//=============================================================================== // Elias Gamma works on vals >= 1 // these assume that the value fits in your bit word // and your bit reader is big-endian and top-justified #define BITOUT_PUT_ELIASGAMMA(bout_bits,bout_numbits,val) do { \ ASSERT( val >= 1 ); \ uint32 topbit = bsr64(val); \ BITOUT_PUT(bout_bits,bout_numbits, val, 2*topbit + 1 ); \ } while(0) #define BITIN_GET_ELIASGAMMA(bitin_bits,bitin_numbits,val) do { \ uint32 nlz = clz64(bitin_bits); \ uint32 nbits = 2*nlz+1; \ BITIN_GET(bitin_bits,bitin_numbits,nbits,val); \ } while(0) //=============================================================================== // MSVC implementations of bsr and clz : static inline uint32 bsr64( uint64 val ) { ASSERT( val != 0 ); unsigned long b = 0; _BitScanReverse64( &b, val ); return b; } static inline uint32 clz64(uint64 val) { return 63 - bsr64(val); } //=============================================================================== // and for completeness, reference bitio that works with those functions : // (big endian ; bit input word top-justified) #define BITOUT_VARS(bout_bits,bout_numbits,bout_ptr) \ uint64 bout_bits; \ int64 bout_numbits; \ uint8 * bout_ptr; #define BITOUT_START(bout_bits,bout_numbits,bout_ptr,buf) do { \ bout_bits = 0; \ bout_numbits = 0; \ bout_ptr = (uint8 *)buf; \ } while(0) #define BITOUT_PUT(bout_bits,bout_numbits,val,nb) do { \ ASSERT( (bout_numbits+nb) <= 64 ); \ ASSERT( (val) < (1ULL<<(nb)) ); \ bout_numbits += nb; \ bout_bits |= ((uint64)(val)) << (64 - bout_numbits); \ } while(0) #define BITOUT_FLUSH(bout_bits,bout_numbits,bout_ptr) do { \ *((uint64 *)bout_ptr) = _byteswap_uint64( bout_bits ); \ bout_bits <<= (bout_numbits&~7); \ bout_ptr += (bout_numbits>>3); \ bout_numbits &= 7; \ } while(0) #define BITOUT_END(bout_bits,bout_numbits,bout_ptr) do { \ BITOUT_FLUSH(bout_bits,bout_numbits,bout_ptr); \ if ( bout_numbits > 0 ) bout_ptr++; \ } while(0) //=============================================================== #define BITIN_VARS(bitin_bits,bitin_numbits,bitin_ptr) \ uint64 bitin_bits; \ int64 bitin_numbits; \ uint8 * bitin_ptr; #define BITIN_START(bitin_bits,bitin_numbits,bitin_ptr,begin_ptr) do { \ bitin_ptr = (uint8 *)begin_ptr; \ bitin_bits = _byteswap_uint64( *( (uint64 *)bitin_ptr ) ); \ bitin_ptr += 8; \ bitin_numbits = 64; \ } while(0) #define BITIN_REFILL(bitin_bits,bitin_numbits,bitin_ptr) do { if ( bitin_numbits <= 56 ) { \ ASSERT( bitin_numbits > 0 && bitin_numbits <= 64 ); \ uint64 next8 = _byteswap_uint64( *( (uint64 *)bitin_ptr ) ); \ int64 bytesToGet = (64 - bitin_numbits)>>3; \ bitin_ptr += bytesToGet; \ bitin_bits |= next8 >> bitin_numbits; \ bitin_numbits += bytesToGet<<3; \ ASSERT( bitin_numbits >= 56 && bitin_numbits <= 64 ); \ } } while(0) #define BITIN_GET(bitin_bits,bitin_numbits,nb,ret) do { \ ASSERT( nb <= bitin_numbits ); \ ret = (bitin_bits >> 1) >> (63 - nb); \ bitin_bits <<= nb; \ bitin_numbits -= nb; \ } while(0) //========================================================= |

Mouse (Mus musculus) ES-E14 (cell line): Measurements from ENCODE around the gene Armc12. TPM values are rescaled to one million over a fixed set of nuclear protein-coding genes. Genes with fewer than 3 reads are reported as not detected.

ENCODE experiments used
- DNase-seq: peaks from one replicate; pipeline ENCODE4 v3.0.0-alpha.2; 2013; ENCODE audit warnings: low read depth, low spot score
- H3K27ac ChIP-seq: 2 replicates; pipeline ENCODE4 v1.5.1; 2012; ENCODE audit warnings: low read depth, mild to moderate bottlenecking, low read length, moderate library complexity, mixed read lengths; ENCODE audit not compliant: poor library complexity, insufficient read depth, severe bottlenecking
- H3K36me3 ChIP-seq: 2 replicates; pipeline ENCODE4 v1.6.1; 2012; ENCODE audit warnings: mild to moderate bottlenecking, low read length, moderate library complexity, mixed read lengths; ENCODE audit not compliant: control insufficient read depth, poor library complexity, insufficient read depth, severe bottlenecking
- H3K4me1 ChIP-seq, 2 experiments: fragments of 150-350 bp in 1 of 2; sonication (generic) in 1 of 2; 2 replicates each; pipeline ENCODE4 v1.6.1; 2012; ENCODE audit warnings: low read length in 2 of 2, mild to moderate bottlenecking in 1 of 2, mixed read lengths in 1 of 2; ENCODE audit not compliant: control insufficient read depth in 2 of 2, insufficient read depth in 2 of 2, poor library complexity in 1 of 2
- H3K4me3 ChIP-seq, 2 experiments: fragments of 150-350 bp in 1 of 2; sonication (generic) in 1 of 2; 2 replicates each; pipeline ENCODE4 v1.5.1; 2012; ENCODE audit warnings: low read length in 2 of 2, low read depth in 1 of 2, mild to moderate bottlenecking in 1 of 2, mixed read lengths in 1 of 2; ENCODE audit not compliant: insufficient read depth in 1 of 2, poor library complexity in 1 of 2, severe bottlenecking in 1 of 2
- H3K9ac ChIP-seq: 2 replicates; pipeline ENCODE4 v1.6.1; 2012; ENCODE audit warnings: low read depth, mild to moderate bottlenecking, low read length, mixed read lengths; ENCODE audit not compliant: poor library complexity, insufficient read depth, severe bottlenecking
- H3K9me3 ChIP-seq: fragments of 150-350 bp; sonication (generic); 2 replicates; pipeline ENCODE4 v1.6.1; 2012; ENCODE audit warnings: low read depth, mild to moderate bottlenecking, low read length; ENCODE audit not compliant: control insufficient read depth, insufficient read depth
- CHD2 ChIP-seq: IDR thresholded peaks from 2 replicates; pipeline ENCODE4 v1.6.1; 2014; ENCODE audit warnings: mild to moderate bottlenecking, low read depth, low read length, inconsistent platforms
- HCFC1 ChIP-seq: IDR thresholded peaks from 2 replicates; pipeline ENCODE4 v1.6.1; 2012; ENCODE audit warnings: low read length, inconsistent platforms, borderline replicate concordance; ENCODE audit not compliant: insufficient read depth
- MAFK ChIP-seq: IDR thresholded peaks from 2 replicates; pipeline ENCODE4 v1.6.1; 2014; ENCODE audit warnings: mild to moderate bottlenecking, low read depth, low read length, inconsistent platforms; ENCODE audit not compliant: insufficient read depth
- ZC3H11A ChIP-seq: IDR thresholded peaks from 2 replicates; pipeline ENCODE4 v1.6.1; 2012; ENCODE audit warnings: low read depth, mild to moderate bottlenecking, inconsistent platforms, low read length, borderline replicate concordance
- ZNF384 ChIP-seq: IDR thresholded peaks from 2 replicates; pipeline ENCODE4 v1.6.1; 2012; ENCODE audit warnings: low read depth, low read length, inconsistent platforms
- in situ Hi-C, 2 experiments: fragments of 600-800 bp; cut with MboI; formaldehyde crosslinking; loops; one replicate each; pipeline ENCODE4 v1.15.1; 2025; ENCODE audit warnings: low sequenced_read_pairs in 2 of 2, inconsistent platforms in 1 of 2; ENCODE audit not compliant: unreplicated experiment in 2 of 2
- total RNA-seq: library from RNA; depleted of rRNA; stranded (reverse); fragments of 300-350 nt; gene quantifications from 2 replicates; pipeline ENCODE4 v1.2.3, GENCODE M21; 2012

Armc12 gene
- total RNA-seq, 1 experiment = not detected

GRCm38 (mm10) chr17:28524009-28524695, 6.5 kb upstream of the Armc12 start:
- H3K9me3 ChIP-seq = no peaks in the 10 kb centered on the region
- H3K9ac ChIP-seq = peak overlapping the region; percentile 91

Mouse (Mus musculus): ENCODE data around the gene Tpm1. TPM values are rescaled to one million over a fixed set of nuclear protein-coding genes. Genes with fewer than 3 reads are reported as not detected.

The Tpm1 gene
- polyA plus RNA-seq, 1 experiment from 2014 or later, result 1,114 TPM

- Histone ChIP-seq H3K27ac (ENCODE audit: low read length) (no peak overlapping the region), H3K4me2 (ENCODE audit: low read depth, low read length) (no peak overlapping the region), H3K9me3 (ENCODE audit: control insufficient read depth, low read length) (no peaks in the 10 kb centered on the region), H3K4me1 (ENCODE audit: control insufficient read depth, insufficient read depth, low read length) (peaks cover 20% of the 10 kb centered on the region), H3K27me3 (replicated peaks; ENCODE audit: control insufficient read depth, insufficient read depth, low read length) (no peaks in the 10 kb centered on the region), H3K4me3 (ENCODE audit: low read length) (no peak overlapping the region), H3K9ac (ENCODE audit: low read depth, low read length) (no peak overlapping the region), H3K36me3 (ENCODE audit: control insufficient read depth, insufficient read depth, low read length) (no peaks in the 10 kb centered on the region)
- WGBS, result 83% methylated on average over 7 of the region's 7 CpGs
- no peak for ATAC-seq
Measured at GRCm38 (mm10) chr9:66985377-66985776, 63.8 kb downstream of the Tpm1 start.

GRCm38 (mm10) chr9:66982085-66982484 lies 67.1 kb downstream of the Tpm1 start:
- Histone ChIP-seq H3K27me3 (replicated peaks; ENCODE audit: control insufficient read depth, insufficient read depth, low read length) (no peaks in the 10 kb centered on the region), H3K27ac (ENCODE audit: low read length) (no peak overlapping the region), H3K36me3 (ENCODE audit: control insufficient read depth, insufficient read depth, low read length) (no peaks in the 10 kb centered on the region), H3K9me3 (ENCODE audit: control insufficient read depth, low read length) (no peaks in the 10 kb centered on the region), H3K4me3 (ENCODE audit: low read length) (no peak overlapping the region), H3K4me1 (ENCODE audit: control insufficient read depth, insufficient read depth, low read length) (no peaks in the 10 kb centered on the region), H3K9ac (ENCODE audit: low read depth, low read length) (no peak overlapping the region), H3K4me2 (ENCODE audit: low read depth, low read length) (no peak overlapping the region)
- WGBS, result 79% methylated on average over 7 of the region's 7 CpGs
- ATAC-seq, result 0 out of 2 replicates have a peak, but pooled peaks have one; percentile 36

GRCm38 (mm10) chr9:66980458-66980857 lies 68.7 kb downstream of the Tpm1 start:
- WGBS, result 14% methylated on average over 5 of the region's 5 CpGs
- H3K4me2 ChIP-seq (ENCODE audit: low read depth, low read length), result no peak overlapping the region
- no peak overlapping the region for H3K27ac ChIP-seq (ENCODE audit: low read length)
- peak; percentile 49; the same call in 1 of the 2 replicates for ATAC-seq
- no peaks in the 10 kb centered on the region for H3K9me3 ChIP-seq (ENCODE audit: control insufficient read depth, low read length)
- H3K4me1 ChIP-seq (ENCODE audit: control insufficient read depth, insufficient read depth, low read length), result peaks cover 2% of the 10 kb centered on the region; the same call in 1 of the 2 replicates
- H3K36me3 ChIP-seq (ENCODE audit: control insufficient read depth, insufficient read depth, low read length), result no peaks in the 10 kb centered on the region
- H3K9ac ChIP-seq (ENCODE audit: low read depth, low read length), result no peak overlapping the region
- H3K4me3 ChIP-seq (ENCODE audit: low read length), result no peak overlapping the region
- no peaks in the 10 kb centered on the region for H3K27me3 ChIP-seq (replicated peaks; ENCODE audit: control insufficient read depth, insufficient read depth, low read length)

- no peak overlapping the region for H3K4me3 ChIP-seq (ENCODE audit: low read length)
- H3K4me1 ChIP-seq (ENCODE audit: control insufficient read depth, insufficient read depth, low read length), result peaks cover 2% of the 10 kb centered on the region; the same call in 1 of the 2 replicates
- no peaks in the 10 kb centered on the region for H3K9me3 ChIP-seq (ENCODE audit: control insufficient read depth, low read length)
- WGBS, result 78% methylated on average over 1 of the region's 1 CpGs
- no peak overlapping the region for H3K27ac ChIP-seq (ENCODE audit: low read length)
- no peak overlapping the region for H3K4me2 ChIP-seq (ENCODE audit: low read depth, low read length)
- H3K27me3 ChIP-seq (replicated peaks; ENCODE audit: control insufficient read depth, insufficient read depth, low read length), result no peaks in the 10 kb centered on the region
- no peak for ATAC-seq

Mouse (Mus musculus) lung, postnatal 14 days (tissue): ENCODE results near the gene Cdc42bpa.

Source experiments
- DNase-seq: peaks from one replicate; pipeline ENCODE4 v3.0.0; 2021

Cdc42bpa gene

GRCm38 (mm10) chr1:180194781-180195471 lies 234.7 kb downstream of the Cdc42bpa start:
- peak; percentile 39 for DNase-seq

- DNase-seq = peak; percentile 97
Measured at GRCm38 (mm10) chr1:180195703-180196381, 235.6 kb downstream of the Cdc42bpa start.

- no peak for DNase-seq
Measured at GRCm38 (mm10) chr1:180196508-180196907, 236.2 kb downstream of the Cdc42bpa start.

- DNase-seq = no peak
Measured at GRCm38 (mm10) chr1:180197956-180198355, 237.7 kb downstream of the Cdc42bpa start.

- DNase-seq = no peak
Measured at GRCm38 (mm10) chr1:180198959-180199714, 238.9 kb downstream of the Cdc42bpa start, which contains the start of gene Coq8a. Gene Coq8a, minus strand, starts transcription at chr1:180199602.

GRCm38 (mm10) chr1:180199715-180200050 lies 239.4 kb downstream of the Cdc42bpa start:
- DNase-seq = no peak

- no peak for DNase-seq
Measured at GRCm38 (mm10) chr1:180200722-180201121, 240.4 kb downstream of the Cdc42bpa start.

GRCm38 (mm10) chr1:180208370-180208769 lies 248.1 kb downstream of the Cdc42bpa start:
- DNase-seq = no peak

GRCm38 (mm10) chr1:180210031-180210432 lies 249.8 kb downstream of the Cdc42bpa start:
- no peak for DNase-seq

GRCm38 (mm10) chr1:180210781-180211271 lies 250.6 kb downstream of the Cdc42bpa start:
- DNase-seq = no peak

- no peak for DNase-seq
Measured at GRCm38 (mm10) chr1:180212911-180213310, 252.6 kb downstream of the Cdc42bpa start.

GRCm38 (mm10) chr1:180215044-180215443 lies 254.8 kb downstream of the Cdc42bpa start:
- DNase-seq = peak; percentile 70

Added exp-golomb. The naive put is :

```
PutEliasGamma( val >> r );
PutBits( val & ((1<
````<`

r)-1) , r );

but you do various reductions and get to :
//=============================================================================== // this Exp Golomb is for val >= 0 // Exp Golomb is Elias Gamma + 'r' raw bits #define BITOUT_PUT_EXPGOLOMB(bout_bits,bout_numbits,r,val) do { \ ASSERT( val >= 0 ); \ uint64 up = (val) + (1ULL<<(r)); \ uint32 topbit = bsr64(up); \ ASSERT( topbit >= (uint32)(r) ); \ BITOUT_PUT(bout_bits,bout_numbits, up, 2*topbit + 1 - r ); \ } while(0) #define BITIN_GET_EXPGOLOMB(bitin_bits,bitin_numbits,r,val) do { \ uint32 nbits = 2*clz64(bitin_bits)+1+r; \ BITIN_GET(bitin_bits,bitin_numbits,nbits,val); \ ASSERT( val >= (1ULL< |

## 5 comments:

http://fgiesen.wordpress.com/2011/01/19/a-small-note-on-the-elias-gamma-cod/ :)

While working on Bink 2 which uses LSB-first bottom-justified bit packing, I realized unary is easy there too: calculate "x & -x" (clears all but the lowest set bit in x) and then you can do "32 - clz32" (see also "http://fgiesen.wordpress.com/2013/10/18/bit-scanning-equivalencies/"). A bit more work but still short and branch-free. You do lose the super-nice Gamma decoder though.

Eh, 31 - clz32 and 63 - clz64 respectively. You get the idea.

Ah yes. At least I didn't cover it before on my own blog, which I've been known to do.

One nice thing about 64-bit BITIO and the grab-8 method of refilling is that you always have >= 57 bits available, which means you don't need to even check for the overflow case for typical value ranges.

Yup. With 64-bit BitIO I'm always torn between byte-based refills (sooo many spare bits to work with, so many refill checks that can be skipped!) and 32-bit-at-a-time refills (nice predictable rare branch, always do 32-bit aligned accesses).

With old school-ish RISCs (especially if they don't have good branch predictors), I think 32-bit aligned is superior; on x86/ARM with their fast support for unaligned reads it's a bit more complicated.

GCN GPUs have "alignbit" and "alignbyte":

v_alignbit_b32 dest, s0, s1, s2

dest = (s0 | (s1 << 32)) >> (s2 & 31)

v_alignbyte_b32 dest, s0, s1, s2

dest = (s0 | (s1 << 32)) >> (8 * (s2 & 3))

I'd sure like to have those on general-purpose CPUs...

Added Exp Golomb to the post.